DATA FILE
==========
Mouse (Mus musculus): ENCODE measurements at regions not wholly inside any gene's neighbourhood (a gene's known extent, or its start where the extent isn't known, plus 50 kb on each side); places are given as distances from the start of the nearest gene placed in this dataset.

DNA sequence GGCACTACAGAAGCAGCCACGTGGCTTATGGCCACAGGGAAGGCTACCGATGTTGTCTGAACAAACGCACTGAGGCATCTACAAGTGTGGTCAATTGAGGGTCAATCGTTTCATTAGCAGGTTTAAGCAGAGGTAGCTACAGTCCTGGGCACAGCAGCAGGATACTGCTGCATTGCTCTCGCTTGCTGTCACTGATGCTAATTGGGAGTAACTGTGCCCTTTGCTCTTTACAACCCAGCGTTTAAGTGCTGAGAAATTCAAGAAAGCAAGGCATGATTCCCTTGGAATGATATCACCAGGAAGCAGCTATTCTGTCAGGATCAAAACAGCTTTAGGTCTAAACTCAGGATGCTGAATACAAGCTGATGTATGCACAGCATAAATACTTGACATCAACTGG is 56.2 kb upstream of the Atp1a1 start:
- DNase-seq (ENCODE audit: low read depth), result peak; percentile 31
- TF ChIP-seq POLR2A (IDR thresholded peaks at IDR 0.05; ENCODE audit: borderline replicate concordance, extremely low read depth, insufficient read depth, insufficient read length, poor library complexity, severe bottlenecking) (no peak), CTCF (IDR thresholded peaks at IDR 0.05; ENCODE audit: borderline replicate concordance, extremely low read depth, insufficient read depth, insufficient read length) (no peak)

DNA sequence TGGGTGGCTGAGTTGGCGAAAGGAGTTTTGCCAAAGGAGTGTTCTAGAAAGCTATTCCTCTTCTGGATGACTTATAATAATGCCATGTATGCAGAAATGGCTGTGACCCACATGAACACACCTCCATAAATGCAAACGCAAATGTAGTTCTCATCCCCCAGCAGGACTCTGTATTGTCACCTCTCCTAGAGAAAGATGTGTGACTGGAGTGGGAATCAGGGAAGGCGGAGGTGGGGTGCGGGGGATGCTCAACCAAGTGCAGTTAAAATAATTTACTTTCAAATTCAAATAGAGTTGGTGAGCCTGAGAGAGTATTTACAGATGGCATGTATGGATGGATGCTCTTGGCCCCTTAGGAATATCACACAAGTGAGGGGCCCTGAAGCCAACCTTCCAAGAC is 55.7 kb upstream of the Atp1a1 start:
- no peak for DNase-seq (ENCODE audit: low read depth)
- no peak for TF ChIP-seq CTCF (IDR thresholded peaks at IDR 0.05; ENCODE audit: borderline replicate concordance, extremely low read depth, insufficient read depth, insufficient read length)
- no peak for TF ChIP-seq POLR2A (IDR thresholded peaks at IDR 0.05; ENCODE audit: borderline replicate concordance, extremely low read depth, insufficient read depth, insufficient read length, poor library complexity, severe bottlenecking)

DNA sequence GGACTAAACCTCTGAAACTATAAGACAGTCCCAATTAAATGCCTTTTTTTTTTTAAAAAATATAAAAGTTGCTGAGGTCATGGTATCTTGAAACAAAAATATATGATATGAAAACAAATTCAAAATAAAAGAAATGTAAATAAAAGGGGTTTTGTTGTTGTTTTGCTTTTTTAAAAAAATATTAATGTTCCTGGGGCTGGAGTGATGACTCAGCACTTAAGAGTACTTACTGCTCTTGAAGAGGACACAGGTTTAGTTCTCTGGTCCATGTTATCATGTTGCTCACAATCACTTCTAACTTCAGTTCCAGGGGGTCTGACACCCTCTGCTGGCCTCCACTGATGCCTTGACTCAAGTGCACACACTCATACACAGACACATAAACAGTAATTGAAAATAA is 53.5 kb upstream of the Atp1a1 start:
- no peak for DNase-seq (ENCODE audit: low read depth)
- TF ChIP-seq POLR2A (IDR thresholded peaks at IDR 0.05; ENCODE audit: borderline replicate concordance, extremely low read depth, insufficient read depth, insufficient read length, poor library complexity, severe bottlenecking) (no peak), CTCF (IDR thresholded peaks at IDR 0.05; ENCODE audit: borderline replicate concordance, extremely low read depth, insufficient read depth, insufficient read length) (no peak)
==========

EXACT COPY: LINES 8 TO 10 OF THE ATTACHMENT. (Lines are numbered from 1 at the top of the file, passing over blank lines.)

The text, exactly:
- no peak for TF ChIP-seq POLR2A (IDR thresholded peaks at IDR 0.05; ENCODE audit: borderline replicate concordance, extremely low read depth, insufficient read depth, insufficient read length, poor library complexity, severe bottlenecking)

DNA sequence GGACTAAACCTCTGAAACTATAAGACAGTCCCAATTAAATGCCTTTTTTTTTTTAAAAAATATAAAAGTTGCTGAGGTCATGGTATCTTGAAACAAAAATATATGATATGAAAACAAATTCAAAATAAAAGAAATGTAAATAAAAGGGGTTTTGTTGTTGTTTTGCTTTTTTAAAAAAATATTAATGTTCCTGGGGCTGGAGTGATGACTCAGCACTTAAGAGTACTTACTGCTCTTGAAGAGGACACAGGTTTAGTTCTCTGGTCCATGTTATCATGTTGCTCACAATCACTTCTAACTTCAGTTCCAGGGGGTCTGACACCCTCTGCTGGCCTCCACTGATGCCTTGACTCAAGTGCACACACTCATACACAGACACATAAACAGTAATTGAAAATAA is 53.5 kb upstream of the Atp1a1 start:
- no peak for DNase-seq (ENCODE audit: low read depth)